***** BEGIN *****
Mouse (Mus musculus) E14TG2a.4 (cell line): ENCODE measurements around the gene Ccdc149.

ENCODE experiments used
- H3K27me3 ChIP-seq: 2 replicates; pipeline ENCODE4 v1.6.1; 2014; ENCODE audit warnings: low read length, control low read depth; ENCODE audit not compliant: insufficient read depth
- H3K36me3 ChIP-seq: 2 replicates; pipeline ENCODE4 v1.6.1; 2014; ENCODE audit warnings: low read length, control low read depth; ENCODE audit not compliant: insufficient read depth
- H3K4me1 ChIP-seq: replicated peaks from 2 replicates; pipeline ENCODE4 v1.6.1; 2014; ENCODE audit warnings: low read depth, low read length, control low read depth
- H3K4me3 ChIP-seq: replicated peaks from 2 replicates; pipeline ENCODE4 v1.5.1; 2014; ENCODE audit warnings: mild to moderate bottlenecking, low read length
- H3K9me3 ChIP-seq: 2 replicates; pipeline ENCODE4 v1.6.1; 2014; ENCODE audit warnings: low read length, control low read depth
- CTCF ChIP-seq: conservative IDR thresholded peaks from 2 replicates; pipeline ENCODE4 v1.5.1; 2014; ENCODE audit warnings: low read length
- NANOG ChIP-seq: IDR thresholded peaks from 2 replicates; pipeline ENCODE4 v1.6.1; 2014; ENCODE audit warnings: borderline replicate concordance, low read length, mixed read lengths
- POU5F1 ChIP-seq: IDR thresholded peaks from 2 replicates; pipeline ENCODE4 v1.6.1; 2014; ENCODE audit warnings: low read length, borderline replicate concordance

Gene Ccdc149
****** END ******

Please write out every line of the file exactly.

Mouse (Mus musculus) E14TG2a.4 (cell line): ENCODE measurements around the gene Ccdc149.

ENCODE experiments used
- H3K27me3 ChIP-seq: 2 replicates; pipeline ENCODE4 v1.6.1; 2014; ENCODE audit warnings: low read length, control low read depth; ENCODE audit not compliant: insufficient read depth
- H3K36me3 ChIP-seq: 2 replicates; pipeline ENCODE4 v1.6.1; 2014; ENCODE audit warnings: low read length, control low read depth; ENCODE audit not compliant: insufficient read depth
- H3K4me1 ChIP-seq: replicated peaks from 2 replicates; pipeline ENCODE4 v1.6.1; 2014; ENCODE audit warnings: low read depth, low read length, control low read depth
- H3K4me3 ChIP-seq: replicated peaks from 2 replicates; pipeline ENCODE4 v1.5.1; 2014; ENCODE audit warnings: mild to moderate bottlenecking, low read length
- H3K9me3 ChIP-seq: 2 replicates; pipeline ENCODE4 v1.6.1; 2014; ENCODE audit warnings: low read length, control low read depth
- CTCF ChIP-seq: conservative IDR thresholded peaks from 2 replicates; pipeline ENCODE4 v1.5.1; 2014; ENCODE audit warnings: low read length
- NANOG ChIP-seq: IDR thresholded peaks from 2 replicates; pipeline ENCODE4 v1.6.1; 2014; ENCODE audit warnings: borderline replicate concordance, low read length, mixed read lengths
- POU5F1 ChIP-seq: IDR thresholded peaks from 2 replicates; pipeline ENCODE4 v1.6.1; 2014; ENCODE audit warnings: low read length, borderline replicate concordance

Gene Ccdc149